Autism service dogs in the classroom: a human right?
A human rights case involving a child’s autism service animal in a school may hinge on whether the dog is a necessary form of accommodation to support the boy’s disability, says Toronto human rights lawyer Nicole Simes.
“The boy’s lawyer will have to prove that the animal is required because of his disability and that it’s not just something he would like to happen, but that it is a form of accommodation he needs,” says Simes, associate with MacLeod Law Firm.
According to the Canadian Press, a Waterloo region family is taking their son’s case to the Human Rights Tribunal after the school board told them having the Labrador dog in class would place undue hardship on school staff. The boy’s father says the board has not responded to medical evidence that was provided along with information supported by a school that matched the boy to the dog.
Simes tells AdvocateDaily.com that schools are service providers under the Human Rights Code, obligating them to comply with the legislation.
“The legislation requires them not to discriminate on the basis of a number of grounds including disability, and to provide accommodation on the basis of disability,” she says. “The test for accommodation is that it needs to be provided as long as it doesn’t cause undue hardship.”
Factors that could lead to such “undue hardship” include cost and health and safety, she says.
The child’s family must produce medical documentation to prove he has autism and information to support that the service animal is a requirement because of that disability to trigger the duty to accommodate, Simes says.
The school board did not comment to the Canadian Press, however the boy’s father says administrators have voiced two main concerns.
“One centred around the fact that the school door was locked when lessons were in session, thereby making the building private property and giving the board the right to dictate whether the dog was welcome or not,” according to the news story.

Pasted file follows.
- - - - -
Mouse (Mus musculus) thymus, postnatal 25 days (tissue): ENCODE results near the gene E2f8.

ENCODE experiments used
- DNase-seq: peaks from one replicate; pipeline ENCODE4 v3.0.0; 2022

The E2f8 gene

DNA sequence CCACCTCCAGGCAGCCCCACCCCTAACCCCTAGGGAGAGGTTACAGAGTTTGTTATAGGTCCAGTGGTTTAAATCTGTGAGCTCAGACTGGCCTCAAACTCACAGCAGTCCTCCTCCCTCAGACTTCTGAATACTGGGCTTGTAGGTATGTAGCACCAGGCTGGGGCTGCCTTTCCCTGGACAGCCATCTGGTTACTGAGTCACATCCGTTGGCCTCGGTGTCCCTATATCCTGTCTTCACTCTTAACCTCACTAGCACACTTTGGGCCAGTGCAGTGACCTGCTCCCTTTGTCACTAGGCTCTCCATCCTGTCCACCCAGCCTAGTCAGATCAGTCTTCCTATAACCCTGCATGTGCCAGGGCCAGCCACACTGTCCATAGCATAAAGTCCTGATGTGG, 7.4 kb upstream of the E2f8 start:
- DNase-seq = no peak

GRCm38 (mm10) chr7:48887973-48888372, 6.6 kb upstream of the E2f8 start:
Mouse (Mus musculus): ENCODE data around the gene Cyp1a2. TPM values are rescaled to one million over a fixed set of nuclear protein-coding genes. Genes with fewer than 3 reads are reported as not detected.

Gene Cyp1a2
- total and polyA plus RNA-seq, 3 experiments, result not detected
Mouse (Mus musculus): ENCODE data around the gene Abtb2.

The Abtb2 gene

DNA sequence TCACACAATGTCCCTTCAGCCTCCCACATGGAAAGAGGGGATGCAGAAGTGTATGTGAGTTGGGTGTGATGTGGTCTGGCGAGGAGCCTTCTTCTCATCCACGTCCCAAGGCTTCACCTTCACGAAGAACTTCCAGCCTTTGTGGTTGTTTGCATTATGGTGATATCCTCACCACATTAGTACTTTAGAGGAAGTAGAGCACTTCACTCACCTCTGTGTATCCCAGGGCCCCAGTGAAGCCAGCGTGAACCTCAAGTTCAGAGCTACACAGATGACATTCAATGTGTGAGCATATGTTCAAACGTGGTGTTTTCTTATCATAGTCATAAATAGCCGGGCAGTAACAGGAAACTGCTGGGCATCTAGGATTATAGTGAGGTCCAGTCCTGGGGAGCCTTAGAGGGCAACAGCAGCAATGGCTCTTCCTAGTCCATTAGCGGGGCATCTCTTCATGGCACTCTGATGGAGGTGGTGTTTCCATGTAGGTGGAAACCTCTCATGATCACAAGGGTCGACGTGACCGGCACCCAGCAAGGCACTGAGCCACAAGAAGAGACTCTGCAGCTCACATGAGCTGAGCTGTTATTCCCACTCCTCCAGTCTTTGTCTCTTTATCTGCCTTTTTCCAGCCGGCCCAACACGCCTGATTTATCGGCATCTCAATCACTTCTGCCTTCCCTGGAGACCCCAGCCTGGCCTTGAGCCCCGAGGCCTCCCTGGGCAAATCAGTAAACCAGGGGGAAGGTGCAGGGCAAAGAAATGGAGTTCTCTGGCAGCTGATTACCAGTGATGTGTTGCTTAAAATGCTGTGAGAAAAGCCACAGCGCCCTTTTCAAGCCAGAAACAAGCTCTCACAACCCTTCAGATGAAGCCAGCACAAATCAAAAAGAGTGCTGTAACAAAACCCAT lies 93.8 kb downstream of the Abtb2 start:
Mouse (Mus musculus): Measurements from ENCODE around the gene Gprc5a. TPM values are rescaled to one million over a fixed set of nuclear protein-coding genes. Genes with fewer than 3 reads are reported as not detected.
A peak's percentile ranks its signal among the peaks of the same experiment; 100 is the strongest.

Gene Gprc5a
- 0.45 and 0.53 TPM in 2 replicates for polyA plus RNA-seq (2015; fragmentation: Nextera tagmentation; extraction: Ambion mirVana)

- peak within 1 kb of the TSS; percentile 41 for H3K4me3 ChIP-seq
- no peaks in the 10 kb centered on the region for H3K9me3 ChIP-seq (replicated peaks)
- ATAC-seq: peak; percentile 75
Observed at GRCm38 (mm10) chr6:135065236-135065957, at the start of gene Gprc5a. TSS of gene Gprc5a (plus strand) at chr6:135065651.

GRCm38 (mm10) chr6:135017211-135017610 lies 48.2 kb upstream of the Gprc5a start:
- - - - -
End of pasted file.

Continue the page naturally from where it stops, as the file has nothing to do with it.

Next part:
The second issue raised concern around the fact the boy, who is prone to high anxiety, frequent meltdowns and attempts to flee school grounds, could not fully handle the dog.
Simes says she would be very surprised if the school board used the first argument that the school is private property because “that would not be a defensible position in this human rights case.” However, the second point could tread into the area of health and safety.
As noted in the news story, the school board policy creates a distinction between a service animal and a companion or therapy animal based on whether or not the person benefiting from the dog is the one controlling the animal.
Simes says she has previously represented the family of a student with autism who has taken legal steps to be accommodated. While the case did not involve a service dog, she says it shows the “hard line” school boards appear to be taking on accommodation requests for autistic children.
She says perhaps the school board is concerned that allowing an autism service dog could open the door to many more accommodation requests for students who say they need a dog to assist them with other disabilities.
Otherwise, Simes says cases involving service dogs are nothing new.
“Certainly the Human Rights Tribunal hears many cases where people are still discriminating against those requiring service animals — such as those hard of sight or hearing.”